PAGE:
The Ottumwa Courier

AP National

June 21, 2013

Watchdog faults background check of NSA leaker

WASHINGTON (AP) — A government watchdog testified Thursday there may have been problems with a security clearance background check conducted on the 29-year-old federal contractor who disclosed previously secret National Security Agency programs for collecting phone records and Internet data — just as news media disclosed more information about those programs.

Appearing at a Senate hearing, Patrick McFarland, the U.S. Office of Personnel Management's inspector general, said USIS, the company that conducted the background investigation of former NSA systems analyst Edward Snowden, is now under investigation itself.

McFarland declined to say what triggered the inquiry of USIS or whether the probe is related to Snowden. But when asked by Sen. Jon Tester, D-Mont., if there were any concerns about the USIS background check on Snowden, McFarland answered: "Yes, we do believe that there may be some problems."

Meanwhile, new details emerged about the scope of two recently disclosed NSA programs — one that gathers U.S. phone records and another that is designed to track the use of U.S.-based Internet servers by foreigners with possible links to terrorism.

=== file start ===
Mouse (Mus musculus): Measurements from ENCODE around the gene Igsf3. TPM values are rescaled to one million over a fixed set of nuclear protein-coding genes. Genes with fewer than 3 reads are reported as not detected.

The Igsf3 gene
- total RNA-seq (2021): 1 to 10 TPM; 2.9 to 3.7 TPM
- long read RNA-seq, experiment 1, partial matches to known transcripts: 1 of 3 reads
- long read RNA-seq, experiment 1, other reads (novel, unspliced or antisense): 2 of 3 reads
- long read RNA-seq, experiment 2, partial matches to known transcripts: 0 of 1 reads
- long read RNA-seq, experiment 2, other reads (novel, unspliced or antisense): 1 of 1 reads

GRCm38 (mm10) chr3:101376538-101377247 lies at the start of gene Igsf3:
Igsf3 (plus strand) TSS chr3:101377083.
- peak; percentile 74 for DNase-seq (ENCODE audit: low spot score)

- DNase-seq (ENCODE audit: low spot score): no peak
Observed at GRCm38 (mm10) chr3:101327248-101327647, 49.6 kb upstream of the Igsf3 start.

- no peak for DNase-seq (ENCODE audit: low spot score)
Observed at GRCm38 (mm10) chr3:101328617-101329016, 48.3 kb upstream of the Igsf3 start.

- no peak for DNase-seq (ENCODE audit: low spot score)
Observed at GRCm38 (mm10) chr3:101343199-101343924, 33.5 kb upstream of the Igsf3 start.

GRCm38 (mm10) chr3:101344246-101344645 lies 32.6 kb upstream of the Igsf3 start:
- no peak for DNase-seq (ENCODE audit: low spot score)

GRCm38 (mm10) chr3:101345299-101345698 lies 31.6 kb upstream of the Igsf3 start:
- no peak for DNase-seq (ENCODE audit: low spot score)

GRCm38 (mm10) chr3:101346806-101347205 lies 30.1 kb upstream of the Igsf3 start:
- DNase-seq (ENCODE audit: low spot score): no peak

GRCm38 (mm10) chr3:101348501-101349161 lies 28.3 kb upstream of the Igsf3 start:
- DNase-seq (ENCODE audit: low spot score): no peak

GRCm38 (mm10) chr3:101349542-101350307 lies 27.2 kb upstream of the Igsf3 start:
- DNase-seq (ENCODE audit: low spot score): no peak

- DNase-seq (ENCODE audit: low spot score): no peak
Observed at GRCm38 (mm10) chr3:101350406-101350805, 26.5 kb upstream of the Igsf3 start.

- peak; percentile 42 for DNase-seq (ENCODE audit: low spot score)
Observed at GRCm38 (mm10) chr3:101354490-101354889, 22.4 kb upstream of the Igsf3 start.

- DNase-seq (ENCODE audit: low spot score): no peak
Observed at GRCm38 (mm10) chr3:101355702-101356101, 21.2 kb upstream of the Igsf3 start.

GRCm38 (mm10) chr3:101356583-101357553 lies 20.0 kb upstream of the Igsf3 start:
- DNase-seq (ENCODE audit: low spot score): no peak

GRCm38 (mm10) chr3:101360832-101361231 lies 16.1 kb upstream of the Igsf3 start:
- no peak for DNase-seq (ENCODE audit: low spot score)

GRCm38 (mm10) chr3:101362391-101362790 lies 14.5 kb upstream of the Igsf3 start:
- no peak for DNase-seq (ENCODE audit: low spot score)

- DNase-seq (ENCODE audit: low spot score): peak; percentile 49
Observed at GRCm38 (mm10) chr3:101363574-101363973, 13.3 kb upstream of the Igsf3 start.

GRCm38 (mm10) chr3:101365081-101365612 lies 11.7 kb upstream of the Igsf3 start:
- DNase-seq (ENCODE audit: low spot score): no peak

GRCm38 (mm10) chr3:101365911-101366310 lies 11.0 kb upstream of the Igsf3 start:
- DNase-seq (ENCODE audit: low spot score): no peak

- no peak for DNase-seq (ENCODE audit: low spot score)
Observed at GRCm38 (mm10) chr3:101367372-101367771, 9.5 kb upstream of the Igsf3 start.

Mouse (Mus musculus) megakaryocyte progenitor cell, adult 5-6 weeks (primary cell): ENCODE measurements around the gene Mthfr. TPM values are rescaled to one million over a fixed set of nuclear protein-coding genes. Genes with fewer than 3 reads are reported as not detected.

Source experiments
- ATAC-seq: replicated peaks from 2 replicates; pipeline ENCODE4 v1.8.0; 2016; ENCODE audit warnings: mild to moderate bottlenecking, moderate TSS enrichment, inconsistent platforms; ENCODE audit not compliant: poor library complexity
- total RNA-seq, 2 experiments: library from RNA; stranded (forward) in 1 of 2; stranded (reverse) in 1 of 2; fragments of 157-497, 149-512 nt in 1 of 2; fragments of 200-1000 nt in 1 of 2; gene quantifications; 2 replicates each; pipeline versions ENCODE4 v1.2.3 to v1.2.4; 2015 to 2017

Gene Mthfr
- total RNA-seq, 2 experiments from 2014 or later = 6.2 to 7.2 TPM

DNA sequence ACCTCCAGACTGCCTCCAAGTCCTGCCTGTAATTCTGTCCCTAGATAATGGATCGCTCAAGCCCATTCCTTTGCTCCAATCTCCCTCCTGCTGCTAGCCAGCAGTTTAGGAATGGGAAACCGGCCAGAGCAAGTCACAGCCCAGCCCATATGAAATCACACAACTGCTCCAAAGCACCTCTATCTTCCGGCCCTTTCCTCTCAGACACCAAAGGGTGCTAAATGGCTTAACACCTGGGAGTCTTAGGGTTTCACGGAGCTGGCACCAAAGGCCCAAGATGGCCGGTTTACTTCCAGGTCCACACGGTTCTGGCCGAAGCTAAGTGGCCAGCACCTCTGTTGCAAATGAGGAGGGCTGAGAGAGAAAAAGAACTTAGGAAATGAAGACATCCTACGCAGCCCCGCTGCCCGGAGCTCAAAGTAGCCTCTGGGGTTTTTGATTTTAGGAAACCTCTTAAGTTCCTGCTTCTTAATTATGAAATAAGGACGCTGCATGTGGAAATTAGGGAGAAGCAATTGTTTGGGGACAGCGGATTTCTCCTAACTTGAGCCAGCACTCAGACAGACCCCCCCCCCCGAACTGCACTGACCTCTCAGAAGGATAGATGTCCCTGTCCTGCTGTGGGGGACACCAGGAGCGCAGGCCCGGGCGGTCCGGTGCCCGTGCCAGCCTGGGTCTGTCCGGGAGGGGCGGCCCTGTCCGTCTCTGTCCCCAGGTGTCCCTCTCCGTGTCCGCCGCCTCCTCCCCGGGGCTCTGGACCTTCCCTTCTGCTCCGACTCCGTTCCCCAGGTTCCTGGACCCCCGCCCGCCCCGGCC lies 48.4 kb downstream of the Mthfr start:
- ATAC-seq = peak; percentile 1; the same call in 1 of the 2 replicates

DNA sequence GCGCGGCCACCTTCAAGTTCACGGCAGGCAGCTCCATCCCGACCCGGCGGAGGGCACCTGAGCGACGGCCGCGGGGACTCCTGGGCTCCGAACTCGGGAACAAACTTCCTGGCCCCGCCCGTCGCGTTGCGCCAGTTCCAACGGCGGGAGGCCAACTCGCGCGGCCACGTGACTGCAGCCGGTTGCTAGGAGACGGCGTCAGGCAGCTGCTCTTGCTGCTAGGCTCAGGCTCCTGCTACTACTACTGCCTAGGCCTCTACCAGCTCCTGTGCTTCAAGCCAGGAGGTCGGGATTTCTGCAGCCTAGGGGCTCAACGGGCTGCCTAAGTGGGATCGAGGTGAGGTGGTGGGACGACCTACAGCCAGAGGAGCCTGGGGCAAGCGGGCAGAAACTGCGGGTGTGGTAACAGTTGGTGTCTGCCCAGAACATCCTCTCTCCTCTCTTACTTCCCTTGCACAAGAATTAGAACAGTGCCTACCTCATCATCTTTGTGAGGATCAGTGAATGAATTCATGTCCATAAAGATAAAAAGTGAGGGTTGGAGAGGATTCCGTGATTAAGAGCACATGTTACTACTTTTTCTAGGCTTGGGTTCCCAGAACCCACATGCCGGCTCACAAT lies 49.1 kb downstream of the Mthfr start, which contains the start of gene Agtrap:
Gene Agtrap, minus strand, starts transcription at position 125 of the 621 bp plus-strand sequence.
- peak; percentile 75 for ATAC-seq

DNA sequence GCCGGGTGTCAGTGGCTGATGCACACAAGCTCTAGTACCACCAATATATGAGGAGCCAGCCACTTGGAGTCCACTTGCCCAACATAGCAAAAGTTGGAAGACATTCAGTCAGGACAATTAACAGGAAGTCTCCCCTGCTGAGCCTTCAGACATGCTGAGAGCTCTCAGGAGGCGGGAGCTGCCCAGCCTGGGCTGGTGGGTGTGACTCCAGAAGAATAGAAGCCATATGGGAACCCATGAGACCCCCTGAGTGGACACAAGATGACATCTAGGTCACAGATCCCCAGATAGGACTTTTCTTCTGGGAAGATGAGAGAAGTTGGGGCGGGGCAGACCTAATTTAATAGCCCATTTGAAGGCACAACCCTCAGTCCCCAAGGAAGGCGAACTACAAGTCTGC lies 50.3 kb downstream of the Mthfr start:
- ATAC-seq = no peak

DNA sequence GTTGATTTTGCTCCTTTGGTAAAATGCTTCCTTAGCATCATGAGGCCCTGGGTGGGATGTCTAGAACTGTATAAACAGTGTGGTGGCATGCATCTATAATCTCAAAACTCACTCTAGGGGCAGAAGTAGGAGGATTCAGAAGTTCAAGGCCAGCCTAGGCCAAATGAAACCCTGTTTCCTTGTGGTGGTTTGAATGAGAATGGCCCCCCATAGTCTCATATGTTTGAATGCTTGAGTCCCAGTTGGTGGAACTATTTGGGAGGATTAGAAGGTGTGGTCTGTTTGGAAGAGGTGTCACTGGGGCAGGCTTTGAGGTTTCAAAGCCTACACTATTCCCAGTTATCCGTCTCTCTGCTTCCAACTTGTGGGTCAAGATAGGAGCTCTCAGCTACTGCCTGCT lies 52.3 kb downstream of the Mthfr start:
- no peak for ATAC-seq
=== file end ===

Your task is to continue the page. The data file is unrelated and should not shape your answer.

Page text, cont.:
Two new documents published Thursday by The Guardian newspaper — one labeled "top secret" and the other "secret" — said NSA can keep copies of intercepted communications from or about U.S. citizens indefinitely if the material contains significant intelligence or evidence of crimes.

McFarland declined after the Senate hearing to describe to reporters the type of investigation his office is conducting. Sen. Claire McCaskill, D-Mo., said she was told the inquiry is a criminal investigation related "to USIS' systemic failure to adequately conduct investigations under its contract."

"We are limited in what we can say about this investigation because it is an ongoing criminal matter," said McCaskill, chairwoman of the Senate subcommittee on financial and contracting oversight. "But it is a reminder that background investigations can have real consequences for our national security."

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